In the years when it was known as the Indianapolis Transit System, its standard fleet consisted mostly of dark orange/silverside GM Old Looks and GM New Looks, the latter 40 foot coaches and air-conditioned. When it became the Indianapolis Public Transportation Corporation (adopting the Metro name) in 1975 the New Looks would become the workhorse of the fleet, with the agency adding AM General, GM's RTS-II series, GMDD Canada New Looks, and Orion I to the lineup as the New Looks were starting to show its age by the mid-1990s. These buses were painted white with brown-gold-brown stripes and the "Metro" name next to the exit door (save for the Canadian New Looks, which sported a bold black top around its windows) up until the change to the IndyGo branding in 1996.
By 1997, the buses that were in service at the time they had three greenish-blue stripes immediately below the windows and the word "Metro" near the front door. From 1997-2010 on the Phantoms and Low-Floor Coaches, they were painted white with one large dark green stripe on the right front window and one light green stripe over the first Window on the left side, dome of the newer ones from 2005 and 2007 had it painted in the back. Since 2010, all buses have been painted white and have a sleek blue cap at the top of them, along with green which is only on the hybrids, some of the ones from 2003 and 2007 have banner advertisements thrown over them, some currently on them is the Technology Green Recycling, Ken Nunn, Talk to Tucker Housing, and Chamerlain University
Indianapolis Transit System (1953-1975)
- 901-925: 1955 GM Old Look (TDH 5105; ex-Denver Tramways, acquired 1962)
- 1001-1062: 1951-52 GM Old Look (TDH 4509)
- 1101-1170: 1957 GM Old Look (TDH5105)
- 1201-1215, 1301-1315, 1401-1415: 1961-62 GM New Look (TDH5301)
- 1501-1515, 1610-1615, 1701-1715, 1801-1815: 1964, 1965, 1966, 1967 GM New Look (TDH5303, air conditioned)
- 1901-1917, 2001-2015: 1968 GM New Look (TDH5305A, air conditioned)
Indianapolis Transit Company
- 362: 1961 GM New Look (TDH4517)
- 363: 1962 GM Suburban New Look (SDM4501)
- 365: 1963 GM Suburban New Look (SDM4502)
- 218: 1963 GMC Suburban New Look (SDH4502)
- 222: 1966 GMC Suburban New Look (SDH4502)
City of Indianapolis
- 736-737: GMC New Look (TDH3302A)
Indianapolis Public Transportation Corporation/IndyGo (After 1975)
- 7601-7660: 1975-76 AM General 10240A
- 7701-7740: 1977 AM General 10240B
- 901-902: 1979 Chance RT-50
- 8001-8020: 1980 GM RTSII-03
- 8201-8223: 1982 GMDD New Look 5307A
- 8301-8350, 8601-8680, 8701-8715: 1983, 1986-87 Orion I single-door coaches.
- 8401-8430: 1983-84 MAN articulated
- 9701-9730, 9801-9810: Gillig 1997 and 1998 40' Phantom coaches. The last 2 units were retired in the summer of 2015.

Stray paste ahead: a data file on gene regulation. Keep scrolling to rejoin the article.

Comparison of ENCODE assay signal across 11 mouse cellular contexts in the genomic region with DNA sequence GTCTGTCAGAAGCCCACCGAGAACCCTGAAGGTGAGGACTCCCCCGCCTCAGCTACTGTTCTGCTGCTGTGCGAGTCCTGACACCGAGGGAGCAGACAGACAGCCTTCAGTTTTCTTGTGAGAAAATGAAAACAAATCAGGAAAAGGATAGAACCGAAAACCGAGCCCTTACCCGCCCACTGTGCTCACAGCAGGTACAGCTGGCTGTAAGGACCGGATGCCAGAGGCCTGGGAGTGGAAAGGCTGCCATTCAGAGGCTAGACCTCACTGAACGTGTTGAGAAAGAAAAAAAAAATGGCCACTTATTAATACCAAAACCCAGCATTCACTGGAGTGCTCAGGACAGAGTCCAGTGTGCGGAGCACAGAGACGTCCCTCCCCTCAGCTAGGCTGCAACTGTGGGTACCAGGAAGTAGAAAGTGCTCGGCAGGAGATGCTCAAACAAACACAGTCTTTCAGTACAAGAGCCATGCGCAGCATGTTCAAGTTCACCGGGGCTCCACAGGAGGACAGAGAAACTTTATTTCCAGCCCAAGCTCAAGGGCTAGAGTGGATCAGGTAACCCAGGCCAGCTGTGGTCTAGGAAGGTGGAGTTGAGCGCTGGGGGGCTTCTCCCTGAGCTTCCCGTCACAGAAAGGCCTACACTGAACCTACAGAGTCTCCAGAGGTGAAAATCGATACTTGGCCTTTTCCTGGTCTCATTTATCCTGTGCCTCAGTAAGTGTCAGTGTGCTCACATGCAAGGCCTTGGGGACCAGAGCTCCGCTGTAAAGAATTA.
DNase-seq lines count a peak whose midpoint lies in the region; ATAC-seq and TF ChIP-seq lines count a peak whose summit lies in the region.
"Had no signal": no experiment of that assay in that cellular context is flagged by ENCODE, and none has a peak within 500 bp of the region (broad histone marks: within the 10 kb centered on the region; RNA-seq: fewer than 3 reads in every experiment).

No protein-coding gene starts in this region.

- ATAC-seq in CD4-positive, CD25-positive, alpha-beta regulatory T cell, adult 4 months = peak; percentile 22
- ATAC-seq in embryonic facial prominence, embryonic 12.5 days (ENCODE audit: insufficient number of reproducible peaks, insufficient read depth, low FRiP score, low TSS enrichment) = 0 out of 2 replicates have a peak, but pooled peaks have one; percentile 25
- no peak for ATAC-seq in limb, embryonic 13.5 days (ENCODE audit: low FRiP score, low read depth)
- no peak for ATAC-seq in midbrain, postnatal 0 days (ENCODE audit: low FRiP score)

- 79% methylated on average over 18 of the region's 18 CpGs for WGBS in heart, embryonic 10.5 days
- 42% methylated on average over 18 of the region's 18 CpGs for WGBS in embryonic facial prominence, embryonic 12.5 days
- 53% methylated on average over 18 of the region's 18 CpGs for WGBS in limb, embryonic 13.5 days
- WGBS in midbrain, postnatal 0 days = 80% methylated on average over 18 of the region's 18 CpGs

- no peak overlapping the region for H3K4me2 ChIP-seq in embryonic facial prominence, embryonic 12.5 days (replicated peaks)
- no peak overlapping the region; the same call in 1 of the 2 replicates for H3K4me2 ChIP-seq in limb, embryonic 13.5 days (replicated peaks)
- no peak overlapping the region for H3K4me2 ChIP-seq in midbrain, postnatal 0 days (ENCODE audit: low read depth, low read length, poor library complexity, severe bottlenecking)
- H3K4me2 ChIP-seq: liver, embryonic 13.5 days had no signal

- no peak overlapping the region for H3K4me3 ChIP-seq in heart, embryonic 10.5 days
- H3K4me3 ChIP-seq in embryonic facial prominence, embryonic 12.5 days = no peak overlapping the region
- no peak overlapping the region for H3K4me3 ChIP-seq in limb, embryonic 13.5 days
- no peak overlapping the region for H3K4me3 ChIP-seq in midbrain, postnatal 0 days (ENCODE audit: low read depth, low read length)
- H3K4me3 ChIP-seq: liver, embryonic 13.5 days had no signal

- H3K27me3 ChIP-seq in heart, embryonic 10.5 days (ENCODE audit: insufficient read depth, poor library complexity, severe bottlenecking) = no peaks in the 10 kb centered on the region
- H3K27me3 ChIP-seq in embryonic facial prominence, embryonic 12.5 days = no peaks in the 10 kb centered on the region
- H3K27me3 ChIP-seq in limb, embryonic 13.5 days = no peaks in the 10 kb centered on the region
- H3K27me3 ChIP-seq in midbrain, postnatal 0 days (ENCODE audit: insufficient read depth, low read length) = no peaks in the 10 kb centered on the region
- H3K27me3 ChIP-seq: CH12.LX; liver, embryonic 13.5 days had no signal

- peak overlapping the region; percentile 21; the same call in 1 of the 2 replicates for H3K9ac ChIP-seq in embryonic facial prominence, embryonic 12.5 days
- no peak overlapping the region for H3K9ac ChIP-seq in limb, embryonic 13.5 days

- 1996–2000: Metrotrans Eurotrans coaches (paratransit).
- 2001-2025: 2000 Gillig Low Floors, these buses were only 29-foot (8.8 m) long; they were retired because they held fewer people and had a higher cost in fuel per mile.
- 9901-9928: Novabus, IndyGo purchased these in 2013 to replace the aging fleet of Gillig Phantoms that were still in service at the time.
- 0130-0140: New Flyer Industries Low Floor, these buses were purchased at the same time as the Nova Buses were purchased.
- 0201-0217: Articuluated coaches, these buses were purchased to hold more passengers on much more busier routes, they are 60 ft. long.
- 2026-2050 (35 ft), 2051-2075 (40 ft): 2000 Gillig Low-Floor coaches. These are the oldest Low Floors in Service, they come in a lengths of 35 ft and 40 ft. Some have been discontinued for various reasons such as some involved in accidents, a few have caught on fire, and others have major mechanical issues in which they can't be fixed
- 2301-2324: 2003 Gillig Low-Floor Coaches, they only come in a length of 40 ft, these look similar to the ones that were purchased in 2000. **#2322 has been discontinued due to an accident.
- 2401H-2402H: 2004 Gillig Hybrid bus, there are only 2 buses that were bought in 2004,
- 2701-2710: 2007 Gillig Low-Floor Coaches,these buses come in a length of a 40 ft, they look exactly like the ones from 2003 and 2000,except the back looks a tad bit different.
- 1001-1011: 2010 Gillig BRT's, these new Gilligs were purchased in 2010 and featured significant design changes from previous models.
- H1012-H1022: 2010 Gillig Hybrid BRT's, these buses were purchased because they save on fuel and they are cleaner for the environment
- H1301-H1304: 2013 Gillig Hybrid BRT's, these are just like the hybrids from 2010.
- 1401-1412: 2014 Gillig BRT's, these are the neweset buses purchased by IndyGo, there are really no significant design changes, as they look similar to the ones from 2010, one thing that is different about them though is whenever they go under a tunnel or at night the brightness on the head sign and side sign will change so riders can see it better and they don't have to worry about it flashing right in their face.
- 1501-1513: 2015 Gillig BRT's, the only changes to the buses from the 1400 series is the inside with updated handicap seating and updated technology and the color scheme looks a little bit different
- 0001-0021: ZEPS Electric buses, these buses were purchased to be used during the morning and evening rush hours and routes that are not that long as they will only hold a charge for 130 miles, IndyGo started service for these on June 15, 2015, they still have some issues that are being worked out
IndyGo also operates 40 Flexible Service vans and employs a contractor to operate an additional 40.
- "Fourth Quarter 2013" (PDF). Public Transportation Ridership Report. American Public Transportation Association. Retrieved 12 March 2014.
- Tuohy, John (August 11, 2015). "Indy's bus rapid transit plan begins move to express lane". The Indianapolis Star. Retrieved September 13, 2015.
- IndyGo News Release: IndyGo to discontinue Blue Line, highlight future enhancements
- IndyGo board approves fare increases
- TDH 5301
- TDH 5303
- TDH 5305A
- (PDF) https://web.archive.org/20080410063906/http://www.indygo.net/PDF/IndyGoFAQ_2007.pdf. Archived from the original (PDF) on April 10, 2008. Retrieved December 31, 2007. Missing or empty